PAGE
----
Hawley Demands Answers from Garland for Apparent Lie to Senate About FBI Targeting Catholics


GOP Sen. Josh Hawley of Missouri sent a letter to Attorney General Merrick Garland on Tuesday accusing him of providing false testimony to the Senate last month regarding the FBI seeking to place informants in Roman Catholic churches.

In an internal memo in January, the bureau’s Richmond, Virginia, field office stated that “[racially or ethnically motivated extremists] will continue to find [radical-traditionalist Catholic] ideology attractive and will continue to attempt to connect with RTC adherents, both virtually via social media and in-person at places of worship.”

The office assessed that there are “opportunities for threat mitigation through exploration of new avenues for tripwire and source development.” “Tripwires” are informants of suspicious activity.

The memo cited information from the Southern Poverty Law Center and articles from liberal media outlets Salon and The Atlantic to help underpin the determination of the supposed threat Roman Catholics could pose.

The Salon articles referenced included one titled, “‘Traditional’ Catholics and white nationalist ‘groypers’ forge a new far-right youth movement,” and another, “White nationalists get religion: On the far-right fringe, Catholics and racists forge a movement.” The title of the Atlantic story was “How Extremist Gun Culture Is Trying to Co-opt the Rosary.”

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During a March Senate Judiciary Committee hearing, Hawley questioned Garland about the memo, asking, “Are you cultivating sources and spies in Latin mass parishes and other Catholic parishes around the country?”

“The Justice Department does not do that. It does not do investigations based on religion,” Garland answered. “I saw the document you sent. It’s appalling.”

“I’m in complete agreement with you. I understand that the FBI has withdrawn it and is now looking into how this could ever have happened,” the attorney general added.

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“How many informants do you have in Catholic churches across America?” Hawley also asked.

Garland responded, “I don’t know, and I don’t believe we have any informants aimed at Catholic churches. We have a rule against investigations based on First Amendment activity, and Catholic churches are obviously First Amendment activity.”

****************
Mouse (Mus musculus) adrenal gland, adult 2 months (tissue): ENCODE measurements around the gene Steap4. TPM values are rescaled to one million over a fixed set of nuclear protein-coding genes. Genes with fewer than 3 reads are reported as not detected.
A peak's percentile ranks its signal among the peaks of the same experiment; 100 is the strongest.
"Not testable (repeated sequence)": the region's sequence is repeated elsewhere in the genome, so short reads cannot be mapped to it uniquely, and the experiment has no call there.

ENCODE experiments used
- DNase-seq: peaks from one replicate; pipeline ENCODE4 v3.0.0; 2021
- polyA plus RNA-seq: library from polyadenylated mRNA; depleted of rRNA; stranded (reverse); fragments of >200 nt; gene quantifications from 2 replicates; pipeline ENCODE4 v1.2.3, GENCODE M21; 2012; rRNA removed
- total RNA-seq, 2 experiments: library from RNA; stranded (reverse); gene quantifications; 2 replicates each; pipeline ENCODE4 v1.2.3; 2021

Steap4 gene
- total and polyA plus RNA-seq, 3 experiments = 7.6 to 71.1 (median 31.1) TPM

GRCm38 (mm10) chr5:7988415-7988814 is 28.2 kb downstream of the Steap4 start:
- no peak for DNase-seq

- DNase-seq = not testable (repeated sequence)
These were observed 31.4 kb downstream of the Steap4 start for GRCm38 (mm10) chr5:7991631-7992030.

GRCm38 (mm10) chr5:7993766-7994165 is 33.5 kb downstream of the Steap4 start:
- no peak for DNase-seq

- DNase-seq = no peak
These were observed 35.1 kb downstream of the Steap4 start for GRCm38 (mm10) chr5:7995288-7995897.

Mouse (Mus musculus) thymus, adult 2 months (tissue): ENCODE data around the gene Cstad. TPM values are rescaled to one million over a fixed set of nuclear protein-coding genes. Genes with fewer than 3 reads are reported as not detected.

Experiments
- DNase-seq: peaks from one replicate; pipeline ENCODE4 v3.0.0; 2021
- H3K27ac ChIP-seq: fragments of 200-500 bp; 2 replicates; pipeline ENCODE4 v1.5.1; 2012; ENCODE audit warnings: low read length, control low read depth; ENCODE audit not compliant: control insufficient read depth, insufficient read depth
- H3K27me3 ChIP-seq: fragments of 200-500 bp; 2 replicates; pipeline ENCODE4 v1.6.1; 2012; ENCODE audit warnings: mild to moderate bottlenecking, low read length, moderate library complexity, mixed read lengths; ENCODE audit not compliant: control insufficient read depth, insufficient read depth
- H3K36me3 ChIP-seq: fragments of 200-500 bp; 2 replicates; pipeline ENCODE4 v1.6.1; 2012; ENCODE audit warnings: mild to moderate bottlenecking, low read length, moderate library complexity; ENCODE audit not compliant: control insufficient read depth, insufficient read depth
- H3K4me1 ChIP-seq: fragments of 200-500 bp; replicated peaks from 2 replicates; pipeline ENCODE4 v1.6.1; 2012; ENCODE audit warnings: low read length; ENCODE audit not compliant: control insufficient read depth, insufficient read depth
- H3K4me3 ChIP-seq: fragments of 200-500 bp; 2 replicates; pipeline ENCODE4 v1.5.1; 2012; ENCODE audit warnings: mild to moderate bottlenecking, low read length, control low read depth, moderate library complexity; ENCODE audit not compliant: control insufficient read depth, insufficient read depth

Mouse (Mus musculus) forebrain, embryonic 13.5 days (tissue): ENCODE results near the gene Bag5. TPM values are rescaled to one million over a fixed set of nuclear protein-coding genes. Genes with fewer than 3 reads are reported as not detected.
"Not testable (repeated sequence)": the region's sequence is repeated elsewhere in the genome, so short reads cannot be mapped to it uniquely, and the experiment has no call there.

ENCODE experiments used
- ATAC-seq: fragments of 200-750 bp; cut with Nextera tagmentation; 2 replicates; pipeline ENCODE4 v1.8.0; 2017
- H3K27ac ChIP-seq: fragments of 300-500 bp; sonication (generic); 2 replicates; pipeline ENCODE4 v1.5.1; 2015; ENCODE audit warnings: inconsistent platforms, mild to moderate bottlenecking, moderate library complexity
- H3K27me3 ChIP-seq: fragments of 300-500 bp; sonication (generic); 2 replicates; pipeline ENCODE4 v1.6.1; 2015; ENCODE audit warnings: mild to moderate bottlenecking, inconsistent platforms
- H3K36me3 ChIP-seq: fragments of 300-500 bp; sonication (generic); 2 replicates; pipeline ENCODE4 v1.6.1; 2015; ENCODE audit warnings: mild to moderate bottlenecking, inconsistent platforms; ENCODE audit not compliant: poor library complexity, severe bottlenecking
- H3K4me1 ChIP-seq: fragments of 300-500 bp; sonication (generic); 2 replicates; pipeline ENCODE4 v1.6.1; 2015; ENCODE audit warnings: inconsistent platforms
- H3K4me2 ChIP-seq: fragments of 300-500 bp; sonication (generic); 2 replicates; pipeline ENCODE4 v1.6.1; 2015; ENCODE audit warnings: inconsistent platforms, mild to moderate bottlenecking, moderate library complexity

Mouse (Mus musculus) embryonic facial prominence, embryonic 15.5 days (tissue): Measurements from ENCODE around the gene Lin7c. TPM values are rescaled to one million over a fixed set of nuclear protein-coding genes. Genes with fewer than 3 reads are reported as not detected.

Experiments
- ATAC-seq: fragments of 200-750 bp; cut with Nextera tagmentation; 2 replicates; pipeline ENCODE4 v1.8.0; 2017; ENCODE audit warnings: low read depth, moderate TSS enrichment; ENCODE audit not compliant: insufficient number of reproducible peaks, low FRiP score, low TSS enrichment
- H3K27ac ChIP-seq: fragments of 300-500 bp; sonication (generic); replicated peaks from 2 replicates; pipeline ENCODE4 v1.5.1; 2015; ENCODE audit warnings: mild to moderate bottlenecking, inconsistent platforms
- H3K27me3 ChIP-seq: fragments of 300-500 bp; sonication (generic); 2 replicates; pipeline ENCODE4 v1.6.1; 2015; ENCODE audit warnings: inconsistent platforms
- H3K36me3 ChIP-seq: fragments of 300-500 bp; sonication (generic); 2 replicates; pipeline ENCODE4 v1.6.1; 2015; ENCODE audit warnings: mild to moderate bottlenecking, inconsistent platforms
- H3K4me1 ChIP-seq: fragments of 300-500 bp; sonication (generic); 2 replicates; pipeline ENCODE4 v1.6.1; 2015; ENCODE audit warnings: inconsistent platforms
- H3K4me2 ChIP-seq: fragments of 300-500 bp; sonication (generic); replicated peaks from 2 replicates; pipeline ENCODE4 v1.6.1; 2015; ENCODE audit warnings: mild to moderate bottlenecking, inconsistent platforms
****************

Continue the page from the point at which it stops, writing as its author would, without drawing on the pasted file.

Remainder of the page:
In his Tuesday letter to Garland, Hawley noted this back-and-forth they had in March and then asserted that all of Garland’s answers had been proved false.

“Let’s be clear: your Department has decided to turn Catholic congregations into front organizations for the FBI, and when asked about it, you’ve decided to fudge the truth before Congress,” the senator wrote.

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Hawley recounted that the House Judiciary Committee, chaired by Rep. Jim Jordan of Ohio, had sought further information from the FBI regarding the memo and learned the bureau “does in fact have ‘informants aimed at Catholic churches.'”

The idea for the program was based on information from an FBI “undercover employee.” The FBI also apparently considered enlisting the leaders of traditional Catholic parishes to “serve as suspicious activity tripwires.”

Hawley concluded, “This shows the Department is clearly ‘cultivating sources and spies’ in Catholic parishes, regardless of what you claimed before the Senate Judiciary Committee.”

Based on this new information, Hawley had three questions for Garland. First, “How many undercover informants or other agents in Catholic parishes or other organizations does the Department work with or otherwise employ?”

The lawmaker wanted to know the same regarding religious organizations in general. And finally, Hawley asked how many other FBI field offices received guidance related to infiltrating traditional Catholic parishes.

On Monday, Jordan sent a letter to FBI Director Christopher Wray seeking further information concerning the bureau’s Catholic infiltration initiative.

The congressman tweeted, “We now know the FBI, relying on information derived from at least one undercover employee, sought to use local religious organizations as ‘new avenues for tripwire and source development.’ Chilling.”

A version of this article originally appeared on Patriot Project.

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